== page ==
Spain squeezes education, health care
Spain's cash-strapped government Friday approved reforms to scrap free medicine for pensioners and charge students higher fees, aiming to save an extra 10 billion euros ($13 billion) a year.
The reforms tread on sensitive ground since Prime Minister Mariano Rajoy had promised to safeguard pensioners' purchasing power while cuts in health and education have already sparked street protests.
Health Minister Ana Mato and Education Minister Jose Ignacio Wert announced the reforms after a weekly cabinet meeting as the latest efforts to stabilise Spain's public finances, a big source of concern for the eurozone.
"Healthcare needs certain reforms to guarantee its sustainability," Mato said. "We know that for some citizens it is a difficult reform and demands sacrifices, which we want to be fair ones."
Traditionally Spaniards do not pay to visit the doctor and only pay part of the cost of medicine, with an exception for pensioners who currently pay nothing.
Now pensioners will have to pay 10 percent of the cost at the pharmacy, up to a maximum of 18 euros a month depending on their income. Spaniards in employment will see their contribution rise from 40 to 60 percent of the cost of the medicine.
The government said three billion euros will be saved through education reforms, allowing regional governments to expand class sizes by 20 percent and raise university fees to an average 1,500 euros from 1,000 euros.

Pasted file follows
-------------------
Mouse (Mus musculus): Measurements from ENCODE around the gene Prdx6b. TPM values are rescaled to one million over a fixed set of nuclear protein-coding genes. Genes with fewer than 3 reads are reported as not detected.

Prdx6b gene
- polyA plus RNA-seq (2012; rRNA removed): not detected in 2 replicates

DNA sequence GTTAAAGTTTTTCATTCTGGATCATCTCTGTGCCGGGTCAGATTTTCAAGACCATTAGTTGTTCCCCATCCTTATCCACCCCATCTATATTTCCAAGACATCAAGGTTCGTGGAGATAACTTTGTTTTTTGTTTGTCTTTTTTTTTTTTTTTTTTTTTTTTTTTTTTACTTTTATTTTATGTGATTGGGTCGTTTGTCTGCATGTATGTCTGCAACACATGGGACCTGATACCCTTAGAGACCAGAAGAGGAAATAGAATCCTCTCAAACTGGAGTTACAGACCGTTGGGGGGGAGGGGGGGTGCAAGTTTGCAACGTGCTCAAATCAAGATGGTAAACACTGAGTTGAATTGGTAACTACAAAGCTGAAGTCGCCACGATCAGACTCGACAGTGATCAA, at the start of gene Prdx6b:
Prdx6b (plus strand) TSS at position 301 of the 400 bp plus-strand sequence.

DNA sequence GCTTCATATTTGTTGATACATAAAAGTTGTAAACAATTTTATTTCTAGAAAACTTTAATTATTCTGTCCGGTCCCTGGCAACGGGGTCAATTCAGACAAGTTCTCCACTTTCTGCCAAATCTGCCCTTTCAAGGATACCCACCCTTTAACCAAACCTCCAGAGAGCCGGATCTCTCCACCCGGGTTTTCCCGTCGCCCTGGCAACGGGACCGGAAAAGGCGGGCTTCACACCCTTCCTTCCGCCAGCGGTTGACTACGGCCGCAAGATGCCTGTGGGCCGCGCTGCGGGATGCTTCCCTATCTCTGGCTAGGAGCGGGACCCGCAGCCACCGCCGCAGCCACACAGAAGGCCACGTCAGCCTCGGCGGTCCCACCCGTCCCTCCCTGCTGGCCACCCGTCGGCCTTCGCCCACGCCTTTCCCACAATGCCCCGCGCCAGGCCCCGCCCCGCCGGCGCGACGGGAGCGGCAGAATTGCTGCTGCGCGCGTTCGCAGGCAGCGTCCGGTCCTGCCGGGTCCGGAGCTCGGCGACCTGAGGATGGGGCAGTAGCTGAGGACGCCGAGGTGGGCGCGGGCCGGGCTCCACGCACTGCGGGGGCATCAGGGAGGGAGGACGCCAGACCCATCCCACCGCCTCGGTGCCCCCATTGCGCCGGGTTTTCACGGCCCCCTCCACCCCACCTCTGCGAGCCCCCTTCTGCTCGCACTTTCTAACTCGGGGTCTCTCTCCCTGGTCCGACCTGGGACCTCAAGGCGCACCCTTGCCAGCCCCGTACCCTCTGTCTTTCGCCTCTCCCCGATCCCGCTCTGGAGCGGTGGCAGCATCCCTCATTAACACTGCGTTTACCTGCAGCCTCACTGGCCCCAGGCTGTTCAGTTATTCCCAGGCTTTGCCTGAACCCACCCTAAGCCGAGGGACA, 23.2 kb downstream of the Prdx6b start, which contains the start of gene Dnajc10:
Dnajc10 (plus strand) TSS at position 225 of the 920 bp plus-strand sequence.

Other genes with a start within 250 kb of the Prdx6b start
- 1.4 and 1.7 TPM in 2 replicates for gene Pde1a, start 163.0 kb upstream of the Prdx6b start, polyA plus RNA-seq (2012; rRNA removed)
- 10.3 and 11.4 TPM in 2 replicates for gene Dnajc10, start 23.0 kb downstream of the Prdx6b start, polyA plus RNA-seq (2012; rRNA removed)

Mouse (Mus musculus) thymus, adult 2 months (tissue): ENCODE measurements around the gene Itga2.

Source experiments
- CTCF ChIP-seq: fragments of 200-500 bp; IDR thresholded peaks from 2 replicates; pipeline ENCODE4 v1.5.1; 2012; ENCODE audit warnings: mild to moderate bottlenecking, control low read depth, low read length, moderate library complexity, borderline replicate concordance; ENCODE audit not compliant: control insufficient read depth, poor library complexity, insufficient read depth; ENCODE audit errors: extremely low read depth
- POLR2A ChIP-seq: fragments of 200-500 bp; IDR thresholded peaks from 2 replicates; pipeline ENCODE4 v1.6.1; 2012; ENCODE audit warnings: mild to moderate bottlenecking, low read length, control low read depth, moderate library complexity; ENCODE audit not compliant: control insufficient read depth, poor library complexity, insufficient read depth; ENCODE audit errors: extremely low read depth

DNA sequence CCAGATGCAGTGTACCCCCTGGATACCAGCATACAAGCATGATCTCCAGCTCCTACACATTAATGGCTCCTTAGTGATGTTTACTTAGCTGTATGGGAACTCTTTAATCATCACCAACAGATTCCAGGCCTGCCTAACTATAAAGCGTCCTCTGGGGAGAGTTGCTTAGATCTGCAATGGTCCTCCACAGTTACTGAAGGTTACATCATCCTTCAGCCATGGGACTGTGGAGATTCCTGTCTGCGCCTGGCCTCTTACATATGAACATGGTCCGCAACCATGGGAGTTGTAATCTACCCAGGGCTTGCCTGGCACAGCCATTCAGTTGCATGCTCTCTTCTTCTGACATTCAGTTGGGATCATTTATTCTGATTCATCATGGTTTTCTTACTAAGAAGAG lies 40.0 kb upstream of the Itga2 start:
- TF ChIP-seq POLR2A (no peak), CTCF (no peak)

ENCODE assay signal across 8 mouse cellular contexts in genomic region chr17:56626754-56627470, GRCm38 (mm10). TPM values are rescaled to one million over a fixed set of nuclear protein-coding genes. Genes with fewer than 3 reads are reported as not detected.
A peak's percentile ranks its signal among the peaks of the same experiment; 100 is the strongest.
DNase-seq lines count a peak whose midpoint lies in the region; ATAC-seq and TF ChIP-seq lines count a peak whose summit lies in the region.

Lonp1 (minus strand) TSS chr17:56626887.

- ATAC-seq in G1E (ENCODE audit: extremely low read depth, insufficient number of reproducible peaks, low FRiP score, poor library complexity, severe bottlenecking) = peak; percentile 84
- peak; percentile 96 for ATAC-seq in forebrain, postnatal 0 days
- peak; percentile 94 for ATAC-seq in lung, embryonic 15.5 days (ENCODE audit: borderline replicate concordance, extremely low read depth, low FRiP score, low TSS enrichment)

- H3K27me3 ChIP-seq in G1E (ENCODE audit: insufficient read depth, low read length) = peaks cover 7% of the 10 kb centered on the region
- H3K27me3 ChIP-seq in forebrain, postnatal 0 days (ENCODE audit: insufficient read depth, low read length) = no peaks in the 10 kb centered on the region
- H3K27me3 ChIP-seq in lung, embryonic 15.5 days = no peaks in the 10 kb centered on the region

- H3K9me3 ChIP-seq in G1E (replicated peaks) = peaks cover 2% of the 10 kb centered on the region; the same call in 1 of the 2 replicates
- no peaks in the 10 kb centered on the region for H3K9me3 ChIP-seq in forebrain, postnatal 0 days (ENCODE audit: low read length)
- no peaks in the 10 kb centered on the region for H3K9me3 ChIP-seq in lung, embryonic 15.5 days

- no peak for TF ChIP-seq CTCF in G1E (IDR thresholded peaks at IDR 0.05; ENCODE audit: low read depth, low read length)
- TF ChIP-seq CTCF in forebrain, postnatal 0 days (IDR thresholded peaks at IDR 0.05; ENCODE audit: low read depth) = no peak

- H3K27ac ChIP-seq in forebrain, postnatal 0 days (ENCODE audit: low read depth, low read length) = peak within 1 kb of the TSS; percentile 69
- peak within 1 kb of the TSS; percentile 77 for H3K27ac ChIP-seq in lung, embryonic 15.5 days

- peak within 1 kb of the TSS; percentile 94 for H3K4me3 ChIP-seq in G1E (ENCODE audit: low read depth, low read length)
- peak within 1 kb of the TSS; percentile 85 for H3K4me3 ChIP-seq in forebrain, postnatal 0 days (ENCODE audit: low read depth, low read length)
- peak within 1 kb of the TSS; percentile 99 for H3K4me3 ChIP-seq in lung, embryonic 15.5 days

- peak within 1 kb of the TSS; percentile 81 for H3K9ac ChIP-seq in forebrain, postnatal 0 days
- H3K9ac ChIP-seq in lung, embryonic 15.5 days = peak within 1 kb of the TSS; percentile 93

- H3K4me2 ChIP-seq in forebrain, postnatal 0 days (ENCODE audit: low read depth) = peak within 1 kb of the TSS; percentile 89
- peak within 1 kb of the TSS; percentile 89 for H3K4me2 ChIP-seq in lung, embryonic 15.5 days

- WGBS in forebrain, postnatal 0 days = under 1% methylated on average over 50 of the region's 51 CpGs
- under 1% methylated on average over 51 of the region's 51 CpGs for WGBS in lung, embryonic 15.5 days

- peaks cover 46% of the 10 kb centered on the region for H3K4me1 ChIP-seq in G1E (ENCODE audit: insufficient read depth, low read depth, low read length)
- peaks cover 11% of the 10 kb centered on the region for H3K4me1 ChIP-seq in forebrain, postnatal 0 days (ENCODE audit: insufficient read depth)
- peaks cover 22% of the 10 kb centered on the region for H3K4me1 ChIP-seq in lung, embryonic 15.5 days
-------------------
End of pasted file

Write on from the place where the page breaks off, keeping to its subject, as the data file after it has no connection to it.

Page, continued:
Spain's 17 regional governments account for more than half of all public expenditure because they are responsible for funding health, education and social care.
But in the past months, many regional governments have struggled to pay suppliers, leading to unrest among chemists and power cuts at schools.
By seeking savings in these sensitive sectors, however, the government has sparked a backlash.
The healthcare reform is "a change to the model of the national system, which will gradually degrade and which seeks to dismantle the public health system," said the opposition Socialist Party's health spokeswoman, Trinidad Jimenez.
As for the education measures, "no country has ever overcome an economic crisis by reducing equal opportunity among the young," said the Socialists' leader, Alfredo Perez Rubalcaba.
The central government is demanding the regions submit plans by May to cut their public deficits -- the shortfall in revenue to cover spending -- to 1.5 percent of total economic output this year from 2.94 percent last year.
Those that fail to do so could be forced to cede control of their budgets to the central government.
The country as a whole has promised to shave its public deficit to 5.3 percent of gross domestic product in 2012 from 8.5 percent last year.
"We all have to make an effort," Rajoy said Thursday. "There is no money to cover paying for public services."
The government in March announced the most austere budget in Spain's post-Franco period, with spending cuts and tax hikes worth 27.3 billion euros, to cut the deficit and reassure international investors.
"The spending cuts announced today are sending a strong message to jittery bond markets that Spain is now prepared to target previously ring-fenced health and education spending," said analyst Raj Badiani of IHS Insight.
"This is likely to be a forerunner of ever deeper health, education and social spending cuts with the government striving to meet the near-impossible (EU) budget deficit target of 3.0 percent of GDP in 2013."
© 2012 AFP